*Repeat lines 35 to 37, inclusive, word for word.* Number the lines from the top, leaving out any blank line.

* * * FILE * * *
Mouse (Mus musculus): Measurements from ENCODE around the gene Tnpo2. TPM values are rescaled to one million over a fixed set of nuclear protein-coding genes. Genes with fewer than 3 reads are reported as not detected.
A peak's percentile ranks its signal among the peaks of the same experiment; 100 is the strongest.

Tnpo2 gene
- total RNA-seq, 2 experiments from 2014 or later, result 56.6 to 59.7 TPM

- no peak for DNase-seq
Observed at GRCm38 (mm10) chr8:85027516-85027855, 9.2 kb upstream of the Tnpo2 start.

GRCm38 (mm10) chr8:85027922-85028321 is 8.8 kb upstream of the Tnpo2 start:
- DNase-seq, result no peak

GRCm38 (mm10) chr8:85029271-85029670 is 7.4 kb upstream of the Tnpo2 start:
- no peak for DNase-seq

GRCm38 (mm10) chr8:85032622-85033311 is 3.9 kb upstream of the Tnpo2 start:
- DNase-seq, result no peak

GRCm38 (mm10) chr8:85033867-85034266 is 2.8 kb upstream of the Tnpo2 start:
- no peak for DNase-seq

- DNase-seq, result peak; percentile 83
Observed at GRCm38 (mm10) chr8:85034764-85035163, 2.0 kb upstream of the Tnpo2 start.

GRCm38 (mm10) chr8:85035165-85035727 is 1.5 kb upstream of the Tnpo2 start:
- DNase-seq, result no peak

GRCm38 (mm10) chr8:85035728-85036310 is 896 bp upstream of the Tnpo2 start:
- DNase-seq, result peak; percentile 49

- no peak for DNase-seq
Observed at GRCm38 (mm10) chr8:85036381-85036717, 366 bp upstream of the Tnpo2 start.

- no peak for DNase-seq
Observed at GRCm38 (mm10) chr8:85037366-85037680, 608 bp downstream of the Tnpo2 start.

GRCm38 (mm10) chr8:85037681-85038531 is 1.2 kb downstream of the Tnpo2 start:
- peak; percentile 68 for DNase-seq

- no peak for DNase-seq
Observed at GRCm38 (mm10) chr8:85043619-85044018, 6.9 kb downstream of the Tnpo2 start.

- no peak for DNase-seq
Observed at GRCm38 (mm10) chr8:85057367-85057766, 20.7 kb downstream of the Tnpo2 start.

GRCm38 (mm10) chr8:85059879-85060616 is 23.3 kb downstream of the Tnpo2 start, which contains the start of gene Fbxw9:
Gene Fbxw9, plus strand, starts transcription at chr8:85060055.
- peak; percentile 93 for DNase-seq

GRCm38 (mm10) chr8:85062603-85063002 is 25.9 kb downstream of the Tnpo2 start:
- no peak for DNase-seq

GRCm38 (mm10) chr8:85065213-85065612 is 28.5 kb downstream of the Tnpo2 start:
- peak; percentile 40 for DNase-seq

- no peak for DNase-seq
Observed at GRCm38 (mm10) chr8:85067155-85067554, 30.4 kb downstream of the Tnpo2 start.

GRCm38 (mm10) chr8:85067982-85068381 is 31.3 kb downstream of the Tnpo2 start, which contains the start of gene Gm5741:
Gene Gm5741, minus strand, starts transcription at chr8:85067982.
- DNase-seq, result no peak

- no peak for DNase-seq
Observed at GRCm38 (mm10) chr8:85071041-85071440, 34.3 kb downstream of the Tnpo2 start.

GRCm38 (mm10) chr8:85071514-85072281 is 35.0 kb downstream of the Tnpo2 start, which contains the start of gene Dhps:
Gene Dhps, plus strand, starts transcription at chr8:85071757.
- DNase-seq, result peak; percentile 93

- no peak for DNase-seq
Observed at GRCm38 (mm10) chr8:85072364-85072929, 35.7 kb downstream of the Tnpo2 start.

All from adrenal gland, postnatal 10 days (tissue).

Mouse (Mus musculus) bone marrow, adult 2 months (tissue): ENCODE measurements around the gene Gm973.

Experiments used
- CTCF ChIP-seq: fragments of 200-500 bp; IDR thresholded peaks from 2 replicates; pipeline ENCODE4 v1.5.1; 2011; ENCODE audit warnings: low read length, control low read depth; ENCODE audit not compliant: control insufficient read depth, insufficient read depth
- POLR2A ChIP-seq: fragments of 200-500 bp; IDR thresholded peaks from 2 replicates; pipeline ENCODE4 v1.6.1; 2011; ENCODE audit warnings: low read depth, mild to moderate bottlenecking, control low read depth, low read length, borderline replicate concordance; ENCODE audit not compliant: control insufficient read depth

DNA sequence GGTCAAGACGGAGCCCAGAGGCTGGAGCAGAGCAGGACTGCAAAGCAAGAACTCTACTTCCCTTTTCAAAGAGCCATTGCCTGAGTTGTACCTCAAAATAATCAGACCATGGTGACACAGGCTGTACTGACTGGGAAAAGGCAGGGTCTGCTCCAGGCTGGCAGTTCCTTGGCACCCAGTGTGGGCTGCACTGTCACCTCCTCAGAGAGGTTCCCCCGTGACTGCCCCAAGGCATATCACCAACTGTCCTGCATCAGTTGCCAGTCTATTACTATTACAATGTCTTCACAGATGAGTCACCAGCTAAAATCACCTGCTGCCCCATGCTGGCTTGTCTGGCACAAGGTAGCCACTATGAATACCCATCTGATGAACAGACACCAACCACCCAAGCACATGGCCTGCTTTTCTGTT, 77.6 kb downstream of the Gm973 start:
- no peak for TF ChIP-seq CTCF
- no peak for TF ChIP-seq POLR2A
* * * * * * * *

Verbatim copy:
- no peak for DNase-seq

GRCm38 (mm10) chr8:85065213-85065612 is 28.5 kb downstream of the Tnpo2 start:
- peak; percentile 40 for DNase-seq